The decision to treat children for seizures has to be a responsible serious decision based on the statistical risk for further seizures. Treatment is generally continued for two (2) years after the last seizure.
In those who've had one (1) seizure event, have normal development, a normal neurological examination, and a normal EEG and MRI, the risk for further seizures is about 25% for the next four (4) years. In this situation, no treatment will be initiated. If any of the above turn out to show an abnormality indicating an increased seizure risk or if a second seizure has occurred, treatment with anticonvulsant medications will be started for two (2) years.
During treatment blood tests for liver functions, blood counts must be obtained on regular intervals.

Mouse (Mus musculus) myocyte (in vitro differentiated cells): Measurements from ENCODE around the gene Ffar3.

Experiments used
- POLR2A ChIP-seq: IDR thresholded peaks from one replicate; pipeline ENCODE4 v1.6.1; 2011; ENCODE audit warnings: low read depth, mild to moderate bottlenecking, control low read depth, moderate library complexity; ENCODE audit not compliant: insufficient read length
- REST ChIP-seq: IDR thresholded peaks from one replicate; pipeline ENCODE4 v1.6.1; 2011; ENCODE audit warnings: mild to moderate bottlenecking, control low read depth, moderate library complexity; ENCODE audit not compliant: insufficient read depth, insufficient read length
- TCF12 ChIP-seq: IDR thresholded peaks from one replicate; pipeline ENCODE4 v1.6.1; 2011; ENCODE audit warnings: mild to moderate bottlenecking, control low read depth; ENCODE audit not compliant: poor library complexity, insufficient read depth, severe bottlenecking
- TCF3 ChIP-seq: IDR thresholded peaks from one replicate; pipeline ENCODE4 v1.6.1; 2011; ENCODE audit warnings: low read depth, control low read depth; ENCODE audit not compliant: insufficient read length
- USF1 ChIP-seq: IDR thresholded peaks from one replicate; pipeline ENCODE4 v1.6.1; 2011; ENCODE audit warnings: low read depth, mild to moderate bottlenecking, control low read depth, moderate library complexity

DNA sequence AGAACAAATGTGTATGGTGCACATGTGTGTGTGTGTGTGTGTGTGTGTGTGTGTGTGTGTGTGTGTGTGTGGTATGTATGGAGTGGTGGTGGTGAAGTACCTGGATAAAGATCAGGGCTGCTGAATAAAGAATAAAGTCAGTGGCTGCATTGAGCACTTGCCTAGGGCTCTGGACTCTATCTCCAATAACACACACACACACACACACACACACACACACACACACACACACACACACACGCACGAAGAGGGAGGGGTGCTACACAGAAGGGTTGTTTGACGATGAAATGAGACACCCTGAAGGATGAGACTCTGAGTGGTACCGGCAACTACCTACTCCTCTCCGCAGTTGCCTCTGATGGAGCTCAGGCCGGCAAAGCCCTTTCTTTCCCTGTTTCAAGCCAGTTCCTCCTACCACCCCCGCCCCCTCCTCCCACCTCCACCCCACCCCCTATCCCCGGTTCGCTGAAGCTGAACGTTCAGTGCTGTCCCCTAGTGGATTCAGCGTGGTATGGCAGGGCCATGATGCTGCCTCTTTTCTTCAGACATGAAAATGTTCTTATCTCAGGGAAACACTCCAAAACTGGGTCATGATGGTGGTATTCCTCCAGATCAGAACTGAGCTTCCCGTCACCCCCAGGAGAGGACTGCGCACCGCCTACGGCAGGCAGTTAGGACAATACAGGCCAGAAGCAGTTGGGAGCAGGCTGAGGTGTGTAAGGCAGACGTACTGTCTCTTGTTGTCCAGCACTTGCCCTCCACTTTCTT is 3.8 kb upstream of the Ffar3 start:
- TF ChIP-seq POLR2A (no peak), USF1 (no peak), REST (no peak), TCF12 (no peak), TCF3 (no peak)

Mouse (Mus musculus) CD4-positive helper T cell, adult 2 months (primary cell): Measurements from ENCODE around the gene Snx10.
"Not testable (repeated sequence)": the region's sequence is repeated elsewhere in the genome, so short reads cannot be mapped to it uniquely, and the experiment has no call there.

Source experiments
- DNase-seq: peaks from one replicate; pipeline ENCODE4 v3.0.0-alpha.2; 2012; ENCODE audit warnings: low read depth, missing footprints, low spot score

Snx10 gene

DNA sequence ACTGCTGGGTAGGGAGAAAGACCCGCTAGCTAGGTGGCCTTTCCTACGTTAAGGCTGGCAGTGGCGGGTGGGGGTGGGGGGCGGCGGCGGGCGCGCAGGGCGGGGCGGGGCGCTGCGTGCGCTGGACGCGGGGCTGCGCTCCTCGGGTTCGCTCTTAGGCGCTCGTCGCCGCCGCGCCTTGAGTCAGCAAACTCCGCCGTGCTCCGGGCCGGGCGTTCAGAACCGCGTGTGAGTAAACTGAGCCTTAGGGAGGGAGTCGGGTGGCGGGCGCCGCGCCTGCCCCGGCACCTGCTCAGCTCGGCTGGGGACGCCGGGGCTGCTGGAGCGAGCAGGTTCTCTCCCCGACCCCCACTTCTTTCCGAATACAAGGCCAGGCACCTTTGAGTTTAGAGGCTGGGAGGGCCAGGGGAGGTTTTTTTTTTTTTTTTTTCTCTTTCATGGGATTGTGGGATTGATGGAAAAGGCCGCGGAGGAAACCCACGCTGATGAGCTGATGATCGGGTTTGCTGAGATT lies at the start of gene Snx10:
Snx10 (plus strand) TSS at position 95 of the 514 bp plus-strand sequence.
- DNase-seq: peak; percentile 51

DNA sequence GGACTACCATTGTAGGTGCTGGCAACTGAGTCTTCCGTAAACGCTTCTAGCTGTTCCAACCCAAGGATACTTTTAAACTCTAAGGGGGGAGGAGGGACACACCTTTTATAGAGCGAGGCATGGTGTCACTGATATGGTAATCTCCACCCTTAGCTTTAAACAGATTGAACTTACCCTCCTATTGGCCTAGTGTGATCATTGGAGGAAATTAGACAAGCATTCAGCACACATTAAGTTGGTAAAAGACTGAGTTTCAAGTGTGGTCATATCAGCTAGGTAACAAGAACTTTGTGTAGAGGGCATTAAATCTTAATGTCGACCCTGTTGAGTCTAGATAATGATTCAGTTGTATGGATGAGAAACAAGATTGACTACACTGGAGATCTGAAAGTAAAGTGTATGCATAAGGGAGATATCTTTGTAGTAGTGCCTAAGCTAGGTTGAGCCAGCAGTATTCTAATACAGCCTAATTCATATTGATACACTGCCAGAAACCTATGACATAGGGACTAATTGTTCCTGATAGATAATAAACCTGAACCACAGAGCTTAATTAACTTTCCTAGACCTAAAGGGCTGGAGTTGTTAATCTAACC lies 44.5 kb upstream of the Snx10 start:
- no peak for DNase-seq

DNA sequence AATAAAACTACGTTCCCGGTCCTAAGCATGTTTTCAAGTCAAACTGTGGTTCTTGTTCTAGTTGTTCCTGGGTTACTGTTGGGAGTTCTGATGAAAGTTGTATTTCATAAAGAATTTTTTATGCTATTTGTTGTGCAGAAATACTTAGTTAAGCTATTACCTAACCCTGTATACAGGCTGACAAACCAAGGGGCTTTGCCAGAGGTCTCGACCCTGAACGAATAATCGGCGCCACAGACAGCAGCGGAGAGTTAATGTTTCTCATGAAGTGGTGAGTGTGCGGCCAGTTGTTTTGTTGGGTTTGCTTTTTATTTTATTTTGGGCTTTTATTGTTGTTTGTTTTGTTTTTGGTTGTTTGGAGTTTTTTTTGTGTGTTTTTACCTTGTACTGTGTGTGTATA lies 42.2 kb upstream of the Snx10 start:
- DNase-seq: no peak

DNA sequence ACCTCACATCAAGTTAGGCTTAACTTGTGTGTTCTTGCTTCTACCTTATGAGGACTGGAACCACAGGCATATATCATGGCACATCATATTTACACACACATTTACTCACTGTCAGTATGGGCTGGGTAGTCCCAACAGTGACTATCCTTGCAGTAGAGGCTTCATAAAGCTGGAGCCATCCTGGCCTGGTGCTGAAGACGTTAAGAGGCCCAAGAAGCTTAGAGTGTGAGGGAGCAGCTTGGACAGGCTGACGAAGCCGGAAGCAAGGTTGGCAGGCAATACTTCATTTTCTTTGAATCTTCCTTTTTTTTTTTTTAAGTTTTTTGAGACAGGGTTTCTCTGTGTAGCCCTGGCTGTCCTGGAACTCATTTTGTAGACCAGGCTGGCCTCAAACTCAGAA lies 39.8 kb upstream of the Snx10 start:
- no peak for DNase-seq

Main Seizures Page
What is a Seizure? | What is Epilepsy?
Different Types of Seizures | Febrile Seizures
Seizure Precautions | What to do During a Seizure?
Possible Causes for Seizures
What Evaluation is Needed for a First Seizure?
What Other Conditions May Look Like Seizures?
Who Requires Treatment for Seizures?
How Long Does Treatment for Epilepsy Last?
Managing Seizures with Medications
Side Effects of the Anti-Convulsant Medications
Why Should Seizures Be Treated? | The Ketogenic Diet
Vagal Nerve Stimulation | Epilepsy Surgery
Links/Associations Related to Seizures/Epilepsy
Child Neurology and Developmental Center
1510 Jericho Turnpike
New Hyde Park, NY 11040
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